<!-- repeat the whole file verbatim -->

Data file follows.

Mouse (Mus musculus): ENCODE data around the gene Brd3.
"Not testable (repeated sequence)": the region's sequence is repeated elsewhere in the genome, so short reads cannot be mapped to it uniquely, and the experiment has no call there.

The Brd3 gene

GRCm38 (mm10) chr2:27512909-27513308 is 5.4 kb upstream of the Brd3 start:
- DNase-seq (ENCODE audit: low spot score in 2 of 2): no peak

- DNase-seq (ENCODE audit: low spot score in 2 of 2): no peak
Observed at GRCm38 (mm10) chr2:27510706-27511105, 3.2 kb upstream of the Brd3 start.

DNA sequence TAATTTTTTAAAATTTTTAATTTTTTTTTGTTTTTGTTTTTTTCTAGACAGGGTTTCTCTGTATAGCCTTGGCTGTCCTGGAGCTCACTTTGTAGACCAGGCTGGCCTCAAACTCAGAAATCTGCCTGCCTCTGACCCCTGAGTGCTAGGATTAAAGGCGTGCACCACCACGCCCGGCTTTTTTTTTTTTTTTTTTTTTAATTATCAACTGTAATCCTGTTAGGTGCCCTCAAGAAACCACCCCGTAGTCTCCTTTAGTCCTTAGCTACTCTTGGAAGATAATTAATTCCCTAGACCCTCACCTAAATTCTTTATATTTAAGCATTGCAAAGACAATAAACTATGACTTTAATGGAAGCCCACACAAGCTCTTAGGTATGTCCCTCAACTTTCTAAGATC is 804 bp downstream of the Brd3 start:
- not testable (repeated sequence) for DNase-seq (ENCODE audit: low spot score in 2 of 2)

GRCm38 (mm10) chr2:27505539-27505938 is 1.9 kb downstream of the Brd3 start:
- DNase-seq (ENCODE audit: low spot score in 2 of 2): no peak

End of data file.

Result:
Mouse (Mus musculus): ENCODE data around the gene Brd3.
"Not testable (repeated sequence)": the region's sequence is repeated elsewhere in the genome, so short reads cannot be mapped to it uniquely, and the experiment has no call there.

The Brd3 gene

GRCm38 (mm10) chr2:27512909-27513308 is 5.4 kb upstream of the Brd3 start:
- DNase-seq (ENCODE audit: low spot score in 2 of 2): no peak

- DNase-seq (ENCODE audit: low spot score in 2 of 2): no peak
Observed at GRCm38 (mm10) chr2:27510706-27511105, 3.2 kb upstream of the Brd3 start.

DNA sequence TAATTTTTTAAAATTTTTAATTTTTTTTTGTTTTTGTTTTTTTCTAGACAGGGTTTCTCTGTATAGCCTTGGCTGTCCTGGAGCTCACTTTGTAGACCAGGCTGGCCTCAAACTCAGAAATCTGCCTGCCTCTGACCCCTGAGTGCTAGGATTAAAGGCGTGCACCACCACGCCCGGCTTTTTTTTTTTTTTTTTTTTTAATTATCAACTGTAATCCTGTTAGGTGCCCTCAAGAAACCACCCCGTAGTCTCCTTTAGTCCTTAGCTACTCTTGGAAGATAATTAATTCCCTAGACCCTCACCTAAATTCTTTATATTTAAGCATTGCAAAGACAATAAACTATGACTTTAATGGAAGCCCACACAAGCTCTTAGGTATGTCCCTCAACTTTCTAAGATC is 804 bp downstream of the Brd3 start:
- not testable (repeated sequence) for DNase-seq (ENCODE audit: low spot score in 2 of 2)

GRCm38 (mm10) chr2:27505539-27505938 is 1.9 kb downstream of the Brd3 start:
- DNase-seq (ENCODE audit: low spot score in 2 of 2): no peak